“Even simple things like posting lots of images of your 30th birthday party gives away your date of birth, and images of party balloons outside your house show where you live. So you can see how easy it is to build up a picture of someone online.”

Julie is also keen to point out that the notion younger people are not affected by cybercrime is entirely false. Far from being tech-savvy and shrewd, younger generations are often far too trusting of what they read online, and a sense of “they’ll never scam me” doesn’t help.

“There is a perception that it is only older people who are ever involved in scams,” Julie said.

“Of course, over-55s are perhaps more likely to accept that their bank may phone them asking to confirm personal details but the opposite is true too.

“Young people often believe everything they see online is real and are so busy scrolling they don’t think to question that this email from their bank might be fraudulent.

“Victims from all generations are often taken aback by how professional it all seems, and everyone likes to think that they won’t be taken in.

“The public often assume scams are very complex, and sometimes they are, but more often than not, it is a case of tricking you into giving out personal information by panicking you or getting you to trust them.”

Yet although more and more victims are targeted each year, it is thought that just a fraction of offences are reported to police because victims either feel embarrassed or believe little can be done to catch those responsible.

The nature of online fraud means that offenders don’t even have to set foot in the country to commit their crime, making it not only a faceless crime but also borderless.

Policing the internet is a mammoth task, but one Police Scotland is taking extremely seriously. It is encouraging victims to report any type of cyber attack, no matter how futile any attempts at justice may seem.

Speaking in the Little Book of Big Scams, chief superintendent John McKenzie, from Police Scotland, said: “The world is changing and with the ever-increasing use of technology, individuals need to be increasingly aware of the latest scams and frauds committed in both the online, ‘virtual’ world as in the more traditional ‘real’ world.

“We have witnessed real growth of online crime, scams and frauds.

“Whether by cold calls, online shopping or insecure Wi-Fi, criminals may seek to fraudulently steal your money or obtain important information which personally identifies you to ‘steal’ your identity, to commit fraud.”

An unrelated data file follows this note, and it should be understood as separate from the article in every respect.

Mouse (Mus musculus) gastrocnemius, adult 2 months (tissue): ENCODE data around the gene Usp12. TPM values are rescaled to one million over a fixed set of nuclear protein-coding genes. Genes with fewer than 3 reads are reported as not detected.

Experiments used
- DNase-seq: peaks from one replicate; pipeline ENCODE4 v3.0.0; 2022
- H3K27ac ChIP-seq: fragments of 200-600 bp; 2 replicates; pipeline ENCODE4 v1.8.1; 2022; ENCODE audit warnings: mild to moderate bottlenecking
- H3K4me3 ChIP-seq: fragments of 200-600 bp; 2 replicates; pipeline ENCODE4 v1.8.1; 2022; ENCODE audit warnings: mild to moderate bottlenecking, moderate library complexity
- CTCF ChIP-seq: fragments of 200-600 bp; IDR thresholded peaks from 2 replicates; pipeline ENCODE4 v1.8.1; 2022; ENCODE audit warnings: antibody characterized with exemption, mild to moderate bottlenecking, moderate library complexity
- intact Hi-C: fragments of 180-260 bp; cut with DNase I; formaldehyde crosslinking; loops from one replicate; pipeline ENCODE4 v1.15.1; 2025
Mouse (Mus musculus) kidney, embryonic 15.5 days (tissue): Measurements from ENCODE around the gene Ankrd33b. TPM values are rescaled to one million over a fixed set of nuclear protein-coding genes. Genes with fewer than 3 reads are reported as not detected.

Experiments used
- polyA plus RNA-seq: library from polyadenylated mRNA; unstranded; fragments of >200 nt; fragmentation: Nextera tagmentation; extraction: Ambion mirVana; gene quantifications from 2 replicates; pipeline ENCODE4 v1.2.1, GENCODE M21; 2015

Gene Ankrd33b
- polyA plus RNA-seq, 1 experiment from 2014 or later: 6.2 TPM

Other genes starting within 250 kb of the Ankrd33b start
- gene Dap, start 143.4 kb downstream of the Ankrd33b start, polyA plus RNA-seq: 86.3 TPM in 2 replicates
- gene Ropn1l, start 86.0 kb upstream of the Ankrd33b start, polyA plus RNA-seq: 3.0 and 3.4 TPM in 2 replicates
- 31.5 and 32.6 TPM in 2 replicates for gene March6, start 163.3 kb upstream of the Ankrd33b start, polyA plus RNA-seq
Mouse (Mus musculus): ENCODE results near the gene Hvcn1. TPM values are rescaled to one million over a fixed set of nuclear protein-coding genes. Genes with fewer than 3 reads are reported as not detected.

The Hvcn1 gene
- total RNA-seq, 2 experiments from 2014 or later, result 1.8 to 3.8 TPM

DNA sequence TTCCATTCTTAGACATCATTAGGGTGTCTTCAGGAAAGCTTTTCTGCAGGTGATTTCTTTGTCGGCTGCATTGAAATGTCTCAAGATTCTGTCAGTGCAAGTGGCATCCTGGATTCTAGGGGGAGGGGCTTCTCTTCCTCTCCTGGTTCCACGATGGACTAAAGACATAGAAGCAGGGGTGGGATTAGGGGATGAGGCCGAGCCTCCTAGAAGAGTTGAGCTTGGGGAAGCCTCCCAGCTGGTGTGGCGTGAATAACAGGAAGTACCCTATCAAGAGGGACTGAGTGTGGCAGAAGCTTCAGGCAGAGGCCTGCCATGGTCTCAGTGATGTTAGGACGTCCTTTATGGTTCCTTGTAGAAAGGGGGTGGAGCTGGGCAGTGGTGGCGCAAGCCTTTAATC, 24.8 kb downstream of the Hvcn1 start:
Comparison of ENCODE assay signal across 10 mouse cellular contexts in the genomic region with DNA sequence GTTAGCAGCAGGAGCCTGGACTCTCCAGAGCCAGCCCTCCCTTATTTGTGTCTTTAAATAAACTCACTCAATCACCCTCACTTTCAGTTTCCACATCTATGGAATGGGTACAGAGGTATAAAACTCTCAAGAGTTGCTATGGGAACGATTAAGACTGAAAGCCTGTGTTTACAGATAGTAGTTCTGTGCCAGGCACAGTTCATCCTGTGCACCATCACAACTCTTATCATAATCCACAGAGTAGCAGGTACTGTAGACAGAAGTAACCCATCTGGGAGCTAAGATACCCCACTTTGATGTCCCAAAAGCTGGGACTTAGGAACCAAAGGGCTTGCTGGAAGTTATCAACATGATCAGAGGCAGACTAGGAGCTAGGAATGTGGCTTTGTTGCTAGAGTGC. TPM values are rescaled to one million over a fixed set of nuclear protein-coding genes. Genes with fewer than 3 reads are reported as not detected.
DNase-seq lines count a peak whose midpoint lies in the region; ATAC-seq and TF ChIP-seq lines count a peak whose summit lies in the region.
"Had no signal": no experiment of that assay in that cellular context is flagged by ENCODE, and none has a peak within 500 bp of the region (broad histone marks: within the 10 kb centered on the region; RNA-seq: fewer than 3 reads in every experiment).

And although he recommends reporting offences as soon as they happen, the superintendent is clear that vigilance is the only way to protect both your identity and your life savings.

To find a copy of the Little Book of Big Scams, pop into any RBS branch or visit www.personal.rbs.co.uk/personal/security-centre/fraud-guide.html

For more on business-related cybercrime, see the Press and Journal Business supplement on Monday.

CYBER DICTIONARY

Phishing

Fake emails that look legitimate, often with attachments.

Vishing

Voice phishing. An unsolicited call from a fraudster

who pretends to be from your bank, the police or any

other official company.

Smishing

Fraudulent SMS or text message from your bank or

other credible source.

Twishing

When a criminal phishes for information through

social media.

Ransomware

Downloads a virus or malware – malicious software – that corrupts computer data unless a ransom is paid.

The Dark Web

A part of the world wide web that’s only accessible by means of special software, and where scammers often buy and sell data such as lists of email addresses.

Whaling

Also known as Spear Phishing or Bogus Boss fraud, where the email address of the chief executive of a company is hacked or spoofed to persuade individuals to transfer money.

Social engineering

Manipulating people so they reveal confidential information.

Bit coin

An online digital currency

CYBER DICTIONARY

Phishing

Fake emails that look legitimate, often with attachments.

Vishing

Voice phishing. An unsolicited call from a fraudster

who pretends to be from your bank, the police or any

other official company.

Smishing

Fraudulent SMS or text message from your bank or

other credible source.

Twishing

When a criminal phishes for information through

social media.

Ransomware

Downloads a virus or malware – malicious software – that corrupts computer data unless a ransom is paid.

The Dark Web

A part of the world wide web that’s only accessible by means of special software, and where scammers often buy and sell data such as lists of email addresses.

Whaling

Also known as Spear Phishing or Bogus Boss fraud, where the email address of the chief executive of a company is hacked or spoofed to persuade individuals to transfer money.

Social engineering

Manipulating people so they reveal confidential information.

Bit coin

An online digital currency